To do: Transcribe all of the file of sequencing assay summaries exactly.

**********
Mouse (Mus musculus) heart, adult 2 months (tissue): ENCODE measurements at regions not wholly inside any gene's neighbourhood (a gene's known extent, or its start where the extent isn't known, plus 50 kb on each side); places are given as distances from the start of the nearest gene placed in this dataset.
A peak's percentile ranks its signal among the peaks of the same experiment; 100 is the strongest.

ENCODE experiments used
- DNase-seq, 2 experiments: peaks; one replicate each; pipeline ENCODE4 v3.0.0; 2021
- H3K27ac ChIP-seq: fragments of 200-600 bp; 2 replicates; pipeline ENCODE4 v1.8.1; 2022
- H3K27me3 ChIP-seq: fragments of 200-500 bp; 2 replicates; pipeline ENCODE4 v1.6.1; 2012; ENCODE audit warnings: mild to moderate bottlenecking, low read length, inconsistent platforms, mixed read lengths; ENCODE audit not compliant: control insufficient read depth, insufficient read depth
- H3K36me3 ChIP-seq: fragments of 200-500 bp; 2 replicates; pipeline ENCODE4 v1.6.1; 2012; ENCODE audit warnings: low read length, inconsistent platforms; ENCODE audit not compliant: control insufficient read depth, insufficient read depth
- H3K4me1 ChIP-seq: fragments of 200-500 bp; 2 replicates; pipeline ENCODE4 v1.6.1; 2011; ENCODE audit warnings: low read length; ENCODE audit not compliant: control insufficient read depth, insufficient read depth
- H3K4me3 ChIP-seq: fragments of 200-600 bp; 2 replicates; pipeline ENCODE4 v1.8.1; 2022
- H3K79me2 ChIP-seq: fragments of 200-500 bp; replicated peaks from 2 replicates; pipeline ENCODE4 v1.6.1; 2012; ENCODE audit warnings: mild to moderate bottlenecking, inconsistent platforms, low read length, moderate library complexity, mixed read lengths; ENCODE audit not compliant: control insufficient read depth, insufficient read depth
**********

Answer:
Mouse (Mus musculus) heart, adult 2 months (tissue): ENCODE measurements at regions not wholly inside any gene's neighbourhood (a gene's known extent, or its start where the extent isn't known, plus 50 kb on each side); places are given as distances from the start of the nearest gene placed in this dataset.
A peak's percentile ranks its signal among the peaks of the same experiment; 100 is the strongest.

ENCODE experiments used
- DNase-seq, 2 experiments: peaks; one replicate each; pipeline ENCODE4 v3.0.0; 2021
- H3K27ac ChIP-seq: fragments of 200-600 bp; 2 replicates; pipeline ENCODE4 v1.8.1; 2022
- H3K27me3 ChIP-seq: fragments of 200-500 bp; 2 replicates; pipeline ENCODE4 v1.6.1; 2012; ENCODE audit warnings: mild to moderate bottlenecking, low read length, inconsistent platforms, mixed read lengths; ENCODE audit not compliant: control insufficient read depth, insufficient read depth
- H3K36me3 ChIP-seq: fragments of 200-500 bp; 2 replicates; pipeline ENCODE4 v1.6.1; 2012; ENCODE audit warnings: low read length, inconsistent platforms; ENCODE audit not compliant: control insufficient read depth, insufficient read depth
- H3K4me1 ChIP-seq: fragments of 200-500 bp; 2 replicates; pipeline ENCODE4 v1.6.1; 2011; ENCODE audit warnings: low read length; ENCODE audit not compliant: control insufficient read depth, insufficient read depth
- H3K4me3 ChIP-seq: fragments of 200-600 bp; 2 replicates; pipeline ENCODE4 v1.8.1; 2022
- H3K79me2 ChIP-seq: fragments of 200-500 bp; replicated peaks from 2 replicates; pipeline ENCODE4 v1.6.1; 2012; ENCODE audit warnings: mild to moderate bottlenecking, inconsistent platforms, low read length, moderate library complexity, mixed read lengths; ENCODE audit not compliant: control insufficient read depth, insufficient read depth